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how old is a classic?

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Kveto from Prague
Compulsive Reader
Location: Prague, Bohemia

how old is a classic?

Postby Kveto from Prague » Sat June 12th, 2010, 6:59 am

Just out of curiousity, how old need a book be to be considered a classic?

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Jemidar
Avid Reader
Location: Adelaide, Australia

Postby Jemidar » Sun June 13th, 2010, 7:12 am


And what about books labeled Modern Classics?
Jenny
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"Well-behaved women rarely make history."
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Laurel Thatcher Ulrich
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LoveHistory
Bibliomaniac
Location: Wisconsin, USA
Contact:

Postby LoveHistory » Sun June 13th, 2010, 9:04 am

Well in cars it used to be 25 years. I see no reason it can't be the same for books. But then it might be good to allow extra time to see if it will hold up in later generations as well.

No clue about Modern Classics unless they are considered likely to become classics but just aren't old enough yet.

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Michy
Bibliophile
Location: California

Postby Michy » Mon June 14th, 2010, 4:12 am

This is a really interesting question. Because with books, unlike other things such as cars and antiques, there are really two parts to becoming a classic. There is the age element -- and at what age is a book considered a classic? But there is also the (for lack of a better word) "impact" element necessary for a book to become a classic; that is, how much "impact" does the book have on culture and society, and also on literature? There are many books that are old enough to be considered classics, but they're not because they're forgotten and no one reads them anymore.

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Vanessa
Bibliomaniac
Currently reading: The Survivors by Kate Furnivall & The Corset by Laura Purcell (Pigeonhole)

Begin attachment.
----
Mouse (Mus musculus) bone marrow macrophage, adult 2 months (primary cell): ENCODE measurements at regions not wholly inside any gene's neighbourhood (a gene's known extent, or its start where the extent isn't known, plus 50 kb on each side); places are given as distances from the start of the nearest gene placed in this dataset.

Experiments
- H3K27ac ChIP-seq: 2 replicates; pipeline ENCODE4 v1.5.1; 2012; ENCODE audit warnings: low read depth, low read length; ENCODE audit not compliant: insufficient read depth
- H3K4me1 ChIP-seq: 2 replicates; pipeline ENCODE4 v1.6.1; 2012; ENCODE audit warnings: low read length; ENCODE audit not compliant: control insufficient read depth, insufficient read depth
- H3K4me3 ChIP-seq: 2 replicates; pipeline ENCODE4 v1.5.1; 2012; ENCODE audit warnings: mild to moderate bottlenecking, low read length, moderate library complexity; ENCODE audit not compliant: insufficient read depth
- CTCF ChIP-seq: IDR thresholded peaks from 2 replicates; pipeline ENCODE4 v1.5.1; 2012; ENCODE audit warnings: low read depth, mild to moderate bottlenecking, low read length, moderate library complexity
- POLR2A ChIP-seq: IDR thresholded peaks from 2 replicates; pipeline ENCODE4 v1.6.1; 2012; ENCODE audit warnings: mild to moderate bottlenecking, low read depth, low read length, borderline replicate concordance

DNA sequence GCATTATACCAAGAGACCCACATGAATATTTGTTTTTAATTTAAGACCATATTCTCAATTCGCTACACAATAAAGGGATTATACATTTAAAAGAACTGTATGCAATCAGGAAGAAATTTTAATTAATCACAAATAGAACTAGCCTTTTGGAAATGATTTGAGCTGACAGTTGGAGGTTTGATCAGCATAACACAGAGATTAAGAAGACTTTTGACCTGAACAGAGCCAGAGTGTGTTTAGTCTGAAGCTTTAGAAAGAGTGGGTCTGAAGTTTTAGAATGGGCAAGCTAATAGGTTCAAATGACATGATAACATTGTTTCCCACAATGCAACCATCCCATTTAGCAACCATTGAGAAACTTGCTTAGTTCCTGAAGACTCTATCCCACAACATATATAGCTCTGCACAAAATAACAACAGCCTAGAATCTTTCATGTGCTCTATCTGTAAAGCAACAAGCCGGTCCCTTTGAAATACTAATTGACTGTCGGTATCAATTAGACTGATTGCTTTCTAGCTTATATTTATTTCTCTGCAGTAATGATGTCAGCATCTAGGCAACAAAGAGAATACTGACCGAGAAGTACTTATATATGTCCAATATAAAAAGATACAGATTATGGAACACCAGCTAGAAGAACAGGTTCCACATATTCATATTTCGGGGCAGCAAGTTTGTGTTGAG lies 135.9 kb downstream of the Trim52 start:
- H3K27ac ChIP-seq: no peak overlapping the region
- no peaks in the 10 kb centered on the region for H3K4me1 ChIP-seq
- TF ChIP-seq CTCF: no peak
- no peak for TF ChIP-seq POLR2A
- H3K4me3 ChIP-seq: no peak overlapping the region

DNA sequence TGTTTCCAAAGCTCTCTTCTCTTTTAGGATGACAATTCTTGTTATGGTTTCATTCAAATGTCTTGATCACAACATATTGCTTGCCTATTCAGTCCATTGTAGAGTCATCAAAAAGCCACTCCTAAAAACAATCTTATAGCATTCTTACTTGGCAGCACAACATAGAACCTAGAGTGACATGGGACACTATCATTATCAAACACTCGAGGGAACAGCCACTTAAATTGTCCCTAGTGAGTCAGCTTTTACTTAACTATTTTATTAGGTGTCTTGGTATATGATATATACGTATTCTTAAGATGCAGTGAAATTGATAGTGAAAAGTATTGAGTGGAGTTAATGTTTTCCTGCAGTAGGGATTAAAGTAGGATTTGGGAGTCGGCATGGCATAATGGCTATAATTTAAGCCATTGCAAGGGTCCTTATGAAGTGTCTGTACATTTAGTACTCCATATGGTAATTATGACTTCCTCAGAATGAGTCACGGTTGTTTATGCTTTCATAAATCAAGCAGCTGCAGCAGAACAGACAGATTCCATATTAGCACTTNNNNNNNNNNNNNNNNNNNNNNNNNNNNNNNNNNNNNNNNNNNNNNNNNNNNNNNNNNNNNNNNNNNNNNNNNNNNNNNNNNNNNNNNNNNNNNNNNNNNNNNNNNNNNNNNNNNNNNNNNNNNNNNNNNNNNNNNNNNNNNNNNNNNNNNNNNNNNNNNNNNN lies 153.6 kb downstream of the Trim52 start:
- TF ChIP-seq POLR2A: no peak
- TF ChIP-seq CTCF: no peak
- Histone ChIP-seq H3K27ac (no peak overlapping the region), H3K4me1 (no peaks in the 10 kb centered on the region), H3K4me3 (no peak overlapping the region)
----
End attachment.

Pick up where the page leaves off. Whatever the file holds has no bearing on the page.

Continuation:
Interest in HF: The first historical novel I read was Katherine by Anya Seton and this sparked off my interest in this genre.
Favorite HF book: Gone with the Wind by Margaret Mitchell!
Preferred HF: Any
Location: North Yorkshire, UK

Postby Vanessa » Mon June 14th, 2010, 8:37 am

I always thought modern classics were within the last 100 years, but what happens to them when they pass the 100 year mark, I don't know! I wonder if they have to re-classify them. I'm thinking Daphne du Maurier and the like.
currently reading: My Books on Goodreads

Books are mirrors, you only see in them what you already have inside you ~ The Shadow of the Wind

Chris Little
Reader
Location: Going back in Time

Postby Chris Little » Mon June 14th, 2010, 7:49 pm

A book need not be “old” to become an apprentice classic, but to become a master classic it ought to journey for “x” years, even if it is a prodigy. For me “x” is only 5-7 years.

(If forum members were polled in “guild” context, what percent would define Shaara’s “Killer Angels” as an apprentice, journeyman or master classic?)

Comparing books to professional athletes, sometimes you see a rookie seeming certain to be enshrined in a sports hall of fame, but can he become an all-star until he’s been in the league long enough to prove he’s not a one-year wonder? What percent of apprentices become masters?